qplot(cut, price, data = diamonds, geom = "boxplot")
}{ \caption{Diamond price by quality of cut} }
\end{floatrow} \end{figure} \end{document}

II: R & \(\LaTeX\) Results

Image of PDF from LaTeX for Example 3

II: Customizing

We saw a few new commands:

II: Reusing Chunks

knitr stores code in chunks, if we name a chunk, we can reuse it

Chunks are named by adding text at the beginning of the code chunk start tag
(e.g., << name, options >>)

Reusing chunks also allows us to show code in a nonlinear order

The next example shows how to use chunk names, and more advanced customization of output within R and with knitr, as well as how to use referencing

II: R & \(\LaTeX\)

\documentclass{article} \begin{document}
<< include=FALSE >>=
<< chunk1, include=FALSE >>=
m <- lm(mpg ~ hp, data = mtcars)
\section{Resampling Residuals}
We can bootstrap, by resampling the residuals from a model
and refitting.  Figure \ref{fig:chunk2} shows the ``data''
from 4 resamples added to the $\hat{y}$s from Table \ref{tab:lr}.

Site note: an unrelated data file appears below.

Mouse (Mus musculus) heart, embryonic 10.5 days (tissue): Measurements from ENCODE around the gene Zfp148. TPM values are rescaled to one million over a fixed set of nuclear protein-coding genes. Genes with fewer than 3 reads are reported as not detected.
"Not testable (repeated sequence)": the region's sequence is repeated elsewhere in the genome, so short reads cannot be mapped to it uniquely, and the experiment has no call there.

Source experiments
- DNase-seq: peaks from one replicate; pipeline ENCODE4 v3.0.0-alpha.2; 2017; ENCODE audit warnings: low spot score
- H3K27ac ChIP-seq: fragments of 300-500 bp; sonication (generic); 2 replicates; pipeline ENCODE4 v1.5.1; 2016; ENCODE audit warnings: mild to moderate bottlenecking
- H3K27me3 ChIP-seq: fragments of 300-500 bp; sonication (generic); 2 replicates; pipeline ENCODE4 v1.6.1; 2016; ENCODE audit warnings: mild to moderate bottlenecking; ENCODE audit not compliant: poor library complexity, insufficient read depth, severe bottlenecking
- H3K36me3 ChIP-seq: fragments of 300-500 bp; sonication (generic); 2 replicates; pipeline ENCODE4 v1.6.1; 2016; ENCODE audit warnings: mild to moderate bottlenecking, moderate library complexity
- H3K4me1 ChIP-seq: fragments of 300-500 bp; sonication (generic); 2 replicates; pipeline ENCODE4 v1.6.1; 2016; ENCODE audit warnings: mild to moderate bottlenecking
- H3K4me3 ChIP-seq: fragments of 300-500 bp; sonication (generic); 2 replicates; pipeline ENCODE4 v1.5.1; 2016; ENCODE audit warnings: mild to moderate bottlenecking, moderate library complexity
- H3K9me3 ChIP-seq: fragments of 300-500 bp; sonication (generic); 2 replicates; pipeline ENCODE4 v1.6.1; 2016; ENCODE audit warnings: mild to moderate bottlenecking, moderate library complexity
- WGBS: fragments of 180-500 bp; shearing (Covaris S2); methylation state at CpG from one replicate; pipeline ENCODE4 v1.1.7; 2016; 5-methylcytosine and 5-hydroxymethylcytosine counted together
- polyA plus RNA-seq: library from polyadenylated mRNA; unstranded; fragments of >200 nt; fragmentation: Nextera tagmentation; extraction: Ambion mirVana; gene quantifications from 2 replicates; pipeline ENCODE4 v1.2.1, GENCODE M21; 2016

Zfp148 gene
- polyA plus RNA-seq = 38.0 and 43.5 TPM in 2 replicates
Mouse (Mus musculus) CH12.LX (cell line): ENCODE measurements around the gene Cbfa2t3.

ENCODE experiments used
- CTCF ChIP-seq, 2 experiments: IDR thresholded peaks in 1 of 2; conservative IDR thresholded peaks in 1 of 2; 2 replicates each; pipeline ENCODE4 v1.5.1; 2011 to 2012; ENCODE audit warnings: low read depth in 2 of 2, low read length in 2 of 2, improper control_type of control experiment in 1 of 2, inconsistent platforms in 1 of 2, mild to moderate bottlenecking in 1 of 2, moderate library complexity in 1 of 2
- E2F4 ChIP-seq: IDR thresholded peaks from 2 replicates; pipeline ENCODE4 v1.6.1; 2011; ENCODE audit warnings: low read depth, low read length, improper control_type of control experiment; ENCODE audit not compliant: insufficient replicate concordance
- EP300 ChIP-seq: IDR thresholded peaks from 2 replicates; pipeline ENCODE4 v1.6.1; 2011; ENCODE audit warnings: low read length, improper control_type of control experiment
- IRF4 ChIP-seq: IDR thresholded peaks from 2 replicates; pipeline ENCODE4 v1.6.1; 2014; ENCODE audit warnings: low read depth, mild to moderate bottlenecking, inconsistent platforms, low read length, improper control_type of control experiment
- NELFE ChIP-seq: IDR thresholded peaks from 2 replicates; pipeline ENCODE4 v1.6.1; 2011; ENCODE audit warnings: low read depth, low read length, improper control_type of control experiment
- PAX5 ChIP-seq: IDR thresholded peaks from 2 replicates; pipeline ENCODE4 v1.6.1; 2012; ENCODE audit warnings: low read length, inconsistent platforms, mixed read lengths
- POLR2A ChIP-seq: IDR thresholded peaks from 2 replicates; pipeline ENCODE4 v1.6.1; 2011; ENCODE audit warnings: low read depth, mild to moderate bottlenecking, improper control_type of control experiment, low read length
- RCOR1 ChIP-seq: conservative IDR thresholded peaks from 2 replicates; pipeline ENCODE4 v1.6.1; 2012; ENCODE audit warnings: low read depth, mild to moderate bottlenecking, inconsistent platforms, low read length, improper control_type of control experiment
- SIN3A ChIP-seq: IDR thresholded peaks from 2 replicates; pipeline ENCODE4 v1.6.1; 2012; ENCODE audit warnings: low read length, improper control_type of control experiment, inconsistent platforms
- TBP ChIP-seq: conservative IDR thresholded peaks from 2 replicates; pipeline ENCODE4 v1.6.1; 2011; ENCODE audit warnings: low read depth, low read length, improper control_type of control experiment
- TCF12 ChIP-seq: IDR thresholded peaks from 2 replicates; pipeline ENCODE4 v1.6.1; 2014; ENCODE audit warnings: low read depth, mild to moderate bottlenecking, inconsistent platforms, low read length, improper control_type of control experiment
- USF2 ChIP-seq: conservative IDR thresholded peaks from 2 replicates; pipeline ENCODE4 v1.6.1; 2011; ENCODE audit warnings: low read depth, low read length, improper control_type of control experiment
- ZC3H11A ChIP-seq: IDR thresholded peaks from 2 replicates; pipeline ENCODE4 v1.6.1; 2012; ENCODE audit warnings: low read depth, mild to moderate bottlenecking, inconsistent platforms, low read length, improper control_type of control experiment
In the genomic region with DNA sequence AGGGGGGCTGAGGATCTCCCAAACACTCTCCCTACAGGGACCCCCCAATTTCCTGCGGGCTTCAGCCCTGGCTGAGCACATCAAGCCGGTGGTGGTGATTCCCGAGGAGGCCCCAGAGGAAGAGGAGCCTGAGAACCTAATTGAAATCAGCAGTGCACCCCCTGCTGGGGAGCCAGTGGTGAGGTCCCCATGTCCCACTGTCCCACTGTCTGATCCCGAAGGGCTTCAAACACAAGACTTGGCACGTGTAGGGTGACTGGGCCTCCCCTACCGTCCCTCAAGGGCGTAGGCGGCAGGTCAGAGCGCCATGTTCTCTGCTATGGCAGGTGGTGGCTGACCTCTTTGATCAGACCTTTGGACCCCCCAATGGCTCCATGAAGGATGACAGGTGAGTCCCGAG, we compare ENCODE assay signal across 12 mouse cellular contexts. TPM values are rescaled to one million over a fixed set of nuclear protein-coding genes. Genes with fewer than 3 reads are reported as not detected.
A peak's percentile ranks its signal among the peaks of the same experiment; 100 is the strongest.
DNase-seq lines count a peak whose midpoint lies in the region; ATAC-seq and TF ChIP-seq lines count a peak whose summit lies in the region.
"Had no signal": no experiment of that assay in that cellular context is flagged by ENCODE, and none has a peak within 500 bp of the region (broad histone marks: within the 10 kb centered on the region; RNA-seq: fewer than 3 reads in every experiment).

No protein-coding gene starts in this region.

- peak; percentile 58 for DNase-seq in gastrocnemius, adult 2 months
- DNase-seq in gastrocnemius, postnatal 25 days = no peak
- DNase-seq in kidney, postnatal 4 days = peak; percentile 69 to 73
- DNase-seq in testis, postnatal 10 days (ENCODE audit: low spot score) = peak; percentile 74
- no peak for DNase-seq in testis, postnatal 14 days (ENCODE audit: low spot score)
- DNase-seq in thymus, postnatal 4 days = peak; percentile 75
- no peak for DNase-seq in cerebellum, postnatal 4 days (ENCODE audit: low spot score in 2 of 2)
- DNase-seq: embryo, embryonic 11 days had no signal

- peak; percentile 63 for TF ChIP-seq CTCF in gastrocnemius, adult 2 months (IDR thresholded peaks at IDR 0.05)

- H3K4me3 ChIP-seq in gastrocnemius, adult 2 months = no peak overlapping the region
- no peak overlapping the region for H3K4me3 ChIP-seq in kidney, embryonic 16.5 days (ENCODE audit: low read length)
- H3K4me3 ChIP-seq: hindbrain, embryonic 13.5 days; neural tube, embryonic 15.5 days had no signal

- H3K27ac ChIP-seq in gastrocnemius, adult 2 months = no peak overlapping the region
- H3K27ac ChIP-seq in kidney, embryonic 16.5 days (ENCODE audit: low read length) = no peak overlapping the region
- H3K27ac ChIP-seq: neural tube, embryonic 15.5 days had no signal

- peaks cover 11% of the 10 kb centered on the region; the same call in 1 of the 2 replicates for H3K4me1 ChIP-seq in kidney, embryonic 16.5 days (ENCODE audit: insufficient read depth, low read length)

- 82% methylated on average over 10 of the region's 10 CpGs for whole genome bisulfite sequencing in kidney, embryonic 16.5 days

<< chunk2, echo=FALSE, fig.pos='!h', fig.cap='Resample Plots', out.width=".5\\linewidth", fig.align='center' >>=
yhat <- predict(m)
set.seed(10); par(mfrow = c(2, 2), mar = rep(1, 4))
invisible(replicate(4, with(mtcars, plot(hp, yhat + sample(resid(m), , TRUE)))))
$\ldots$ In this case, the model was a linear regression:
<< chunk1 >>=
and the coefficients are
<< echo=FALSE, results='asis' >>=
print(xtable(m, caption="Linear Regression", label="tab:lr", digits=2))

II: R & \(\LaTeX\) Results

Image of PDF from LaTeX for Example 4

III: Advanced

Workflow, Caching, Graphic Devices, Hooks

III: Workflow

As you move from simple, single file projects to ones with multiple files, an automated system can lead to some new issues

By default, knitr names output files based on the input files but with a different extension (e.g., .rnw becomes .tex)

Graphic plot files go into a relative subdirectory, figure/ by default